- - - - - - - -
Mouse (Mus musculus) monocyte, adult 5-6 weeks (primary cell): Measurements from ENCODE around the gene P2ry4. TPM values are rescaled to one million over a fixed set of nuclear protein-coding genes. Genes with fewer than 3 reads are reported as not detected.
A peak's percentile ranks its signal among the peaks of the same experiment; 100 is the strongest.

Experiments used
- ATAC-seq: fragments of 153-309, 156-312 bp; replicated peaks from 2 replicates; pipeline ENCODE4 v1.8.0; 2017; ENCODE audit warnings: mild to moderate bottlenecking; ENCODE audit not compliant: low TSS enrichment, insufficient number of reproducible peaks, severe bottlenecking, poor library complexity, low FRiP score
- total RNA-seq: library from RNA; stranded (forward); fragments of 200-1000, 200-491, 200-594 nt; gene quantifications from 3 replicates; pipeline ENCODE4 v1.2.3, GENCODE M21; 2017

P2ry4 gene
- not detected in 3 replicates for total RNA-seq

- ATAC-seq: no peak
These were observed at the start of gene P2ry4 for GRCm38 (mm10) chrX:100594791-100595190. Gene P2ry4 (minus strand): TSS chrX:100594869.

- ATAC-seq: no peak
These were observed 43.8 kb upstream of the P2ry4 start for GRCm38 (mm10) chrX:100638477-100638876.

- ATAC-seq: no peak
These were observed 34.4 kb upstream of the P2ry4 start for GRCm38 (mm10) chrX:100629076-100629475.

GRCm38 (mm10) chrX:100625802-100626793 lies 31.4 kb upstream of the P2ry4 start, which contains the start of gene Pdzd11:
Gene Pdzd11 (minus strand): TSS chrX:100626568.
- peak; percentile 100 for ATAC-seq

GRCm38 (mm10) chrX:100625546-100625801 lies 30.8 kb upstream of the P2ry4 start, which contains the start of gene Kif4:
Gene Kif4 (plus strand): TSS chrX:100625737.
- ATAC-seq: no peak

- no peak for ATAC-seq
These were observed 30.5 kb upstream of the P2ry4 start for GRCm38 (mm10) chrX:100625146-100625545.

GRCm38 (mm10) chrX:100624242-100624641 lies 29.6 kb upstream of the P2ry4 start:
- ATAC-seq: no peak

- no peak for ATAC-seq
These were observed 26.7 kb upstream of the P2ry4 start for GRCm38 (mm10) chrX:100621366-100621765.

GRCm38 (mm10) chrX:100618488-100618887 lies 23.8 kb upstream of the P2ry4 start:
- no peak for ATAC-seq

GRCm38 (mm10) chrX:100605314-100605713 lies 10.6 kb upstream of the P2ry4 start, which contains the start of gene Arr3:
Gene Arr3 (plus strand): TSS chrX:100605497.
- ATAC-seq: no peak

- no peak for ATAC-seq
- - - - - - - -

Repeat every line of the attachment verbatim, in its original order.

Mouse (Mus musculus) monocyte, adult 5-6 weeks (primary cell): Measurements from ENCODE around the gene P2ry4. TPM values are rescaled to one million over a fixed set of nuclear protein-coding genes. Genes with fewer than 3 reads are reported as not detected.
A peak's percentile ranks its signal among the peaks of the same experiment; 100 is the strongest.

Experiments used
- ATAC-seq: fragments of 153-309, 156-312 bp; replicated peaks from 2 replicates; pipeline ENCODE4 v1.8.0; 2017; ENCODE audit warnings: mild to moderate bottlenecking; ENCODE audit not compliant: low TSS enrichment, insufficient number of reproducible peaks, severe bottlenecking, poor library complexity, low FRiP score
- total RNA-seq: library from RNA; stranded (forward); fragments of 200-1000, 200-491, 200-594 nt; gene quantifications from 3 replicates; pipeline ENCODE4 v1.2.3, GENCODE M21; 2017

P2ry4 gene
- not detected in 3 replicates for total RNA-seq

- ATAC-seq: no peak
These were observed at the start of gene P2ry4 for GRCm38 (mm10) chrX:100594791-100595190. Gene P2ry4 (minus strand): TSS chrX:100594869.

- ATAC-seq: no peak
These were observed 43.8 kb upstream of the P2ry4 start for GRCm38 (mm10) chrX:100638477-100638876.

- ATAC-seq: no peak
These were observed 34.4 kb upstream of the P2ry4 start for GRCm38 (mm10) chrX:100629076-100629475.

GRCm38 (mm10) chrX:100625802-100626793 lies 31.4 kb upstream of the P2ry4 start, which contains the start of gene Pdzd11:
Gene Pdzd11 (minus strand): TSS chrX:100626568.
- peak; percentile 100 for ATAC-seq

GRCm38 (mm10) chrX:100625546-100625801 lies 30.8 kb upstream of the P2ry4 start, which contains the start of gene Kif4:
Gene Kif4 (plus strand): TSS chrX:100625737.
- ATAC-seq: no peak

- no peak for ATAC-seq
These were observed 30.5 kb upstream of the P2ry4 start for GRCm38 (mm10) chrX:100625146-100625545.

GRCm38 (mm10) chrX:100624242-100624641 lies 29.6 kb upstream of the P2ry4 start:
- ATAC-seq: no peak

- no peak for ATAC-seq
These were observed 26.7 kb upstream of the P2ry4 start for GRCm38 (mm10) chrX:100621366-100621765.

GRCm38 (mm10) chrX:100618488-100618887 lies 23.8 kb upstream of the P2ry4 start:
- no peak for ATAC-seq

GRCm38 (mm10) chrX:100605314-100605713 lies 10.6 kb upstream of the P2ry4 start, which contains the start of gene Arr3:
Gene Arr3 (plus strand): TSS chrX:100605497.
- ATAC-seq: no peak

- no peak for ATAC-seq